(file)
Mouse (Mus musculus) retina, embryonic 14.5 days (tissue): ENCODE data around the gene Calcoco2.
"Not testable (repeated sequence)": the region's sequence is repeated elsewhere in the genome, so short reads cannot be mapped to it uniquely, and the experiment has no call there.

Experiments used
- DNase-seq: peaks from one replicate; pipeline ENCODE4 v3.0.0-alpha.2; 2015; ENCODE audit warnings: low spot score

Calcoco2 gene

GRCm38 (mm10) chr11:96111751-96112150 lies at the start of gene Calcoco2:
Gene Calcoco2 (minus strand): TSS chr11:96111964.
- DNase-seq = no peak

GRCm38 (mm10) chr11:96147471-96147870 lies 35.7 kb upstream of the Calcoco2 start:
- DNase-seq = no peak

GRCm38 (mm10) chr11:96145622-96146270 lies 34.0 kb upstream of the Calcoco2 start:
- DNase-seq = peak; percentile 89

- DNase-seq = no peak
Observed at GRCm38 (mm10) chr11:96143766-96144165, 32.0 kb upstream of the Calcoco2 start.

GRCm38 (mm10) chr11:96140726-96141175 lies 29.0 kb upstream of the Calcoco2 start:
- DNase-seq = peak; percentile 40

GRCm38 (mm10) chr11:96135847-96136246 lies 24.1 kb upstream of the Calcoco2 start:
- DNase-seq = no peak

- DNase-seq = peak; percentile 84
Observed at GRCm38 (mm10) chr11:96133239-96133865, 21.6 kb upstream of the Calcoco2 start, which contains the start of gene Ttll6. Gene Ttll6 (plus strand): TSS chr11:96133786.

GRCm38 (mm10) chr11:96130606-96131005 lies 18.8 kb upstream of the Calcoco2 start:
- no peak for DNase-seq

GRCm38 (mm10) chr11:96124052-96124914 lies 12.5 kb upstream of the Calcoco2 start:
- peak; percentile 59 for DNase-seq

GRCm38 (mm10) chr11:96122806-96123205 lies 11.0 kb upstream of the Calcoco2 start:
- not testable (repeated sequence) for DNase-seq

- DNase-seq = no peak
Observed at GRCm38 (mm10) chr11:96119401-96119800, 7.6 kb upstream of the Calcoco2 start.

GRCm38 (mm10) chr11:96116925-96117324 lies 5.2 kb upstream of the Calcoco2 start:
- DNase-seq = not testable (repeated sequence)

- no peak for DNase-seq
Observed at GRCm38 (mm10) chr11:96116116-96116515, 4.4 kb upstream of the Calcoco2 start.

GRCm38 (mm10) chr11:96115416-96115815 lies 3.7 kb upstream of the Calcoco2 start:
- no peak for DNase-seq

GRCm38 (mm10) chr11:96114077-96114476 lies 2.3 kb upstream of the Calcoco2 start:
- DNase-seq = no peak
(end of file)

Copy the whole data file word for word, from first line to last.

Mouse (Mus musculus) retina, embryonic 14.5 days (tissue): ENCODE data around the gene Calcoco2.
"Not testable (repeated sequence)": the region's sequence is repeated elsewhere in the genome, so short reads cannot be mapped to it uniquely, and the experiment has no call there.

Experiments used
- DNase-seq: peaks from one replicate; pipeline ENCODE4 v3.0.0-alpha.2; 2015; ENCODE audit warnings: low spot score

Calcoco2 gene

GRCm38 (mm10) chr11:96111751-96112150 lies at the start of gene Calcoco2:
Gene Calcoco2 (minus strand): TSS chr11:96111964.
- DNase-seq = no peak

GRCm38 (mm10) chr11:96147471-96147870 lies 35.7 kb upstream of the Calcoco2 start:
- DNase-seq = no peak

GRCm38 (mm10) chr11:96145622-96146270 lies 34.0 kb upstream of the Calcoco2 start:
- DNase-seq = peak; percentile 89

- DNase-seq = no peak
Observed at GRCm38 (mm10) chr11:96143766-96144165, 32.0 kb upstream of the Calcoco2 start.

GRCm38 (mm10) chr11:96140726-96141175 lies 29.0 kb upstream of the Calcoco2 start:
- DNase-seq = peak; percentile 40

GRCm38 (mm10) chr11:96135847-96136246 lies 24.1 kb upstream of the Calcoco2 start:
- DNase-seq = no peak

- DNase-seq = peak; percentile 84
Observed at GRCm38 (mm10) chr11:96133239-96133865, 21.6 kb upstream of the Calcoco2 start, which contains the start of gene Ttll6. Gene Ttll6 (plus strand): TSS chr11:96133786.

GRCm38 (mm10) chr11:96130606-96131005 lies 18.8 kb upstream of the Calcoco2 start:
- no peak for DNase-seq

GRCm38 (mm10) chr11:96124052-96124914 lies 12.5 kb upstream of the Calcoco2 start:
- peak; percentile 59 for DNase-seq

GRCm38 (mm10) chr11:96122806-96123205 lies 11.0 kb upstream of the Calcoco2 start:
- not testable (repeated sequence) for DNase-seq

- DNase-seq = no peak
Observed at GRCm38 (mm10) chr11:96119401-96119800, 7.6 kb upstream of the Calcoco2 start.

GRCm38 (mm10) chr11:96116925-96117324 lies 5.2 kb upstream of the Calcoco2 start:
- DNase-seq = not testable (repeated sequence)

- no peak for DNase-seq
Observed at GRCm38 (mm10) chr11:96116116-96116515, 4.4 kb upstream of the Calcoco2 start.

GRCm38 (mm10) chr11:96115416-96115815 lies 3.7 kb upstream of the Calcoco2 start:
- no peak for DNase-seq

GRCm38 (mm10) chr11:96114077-96114476 lies 2.3 kb upstream of the Calcoco2 start:
- DNase-seq = no peak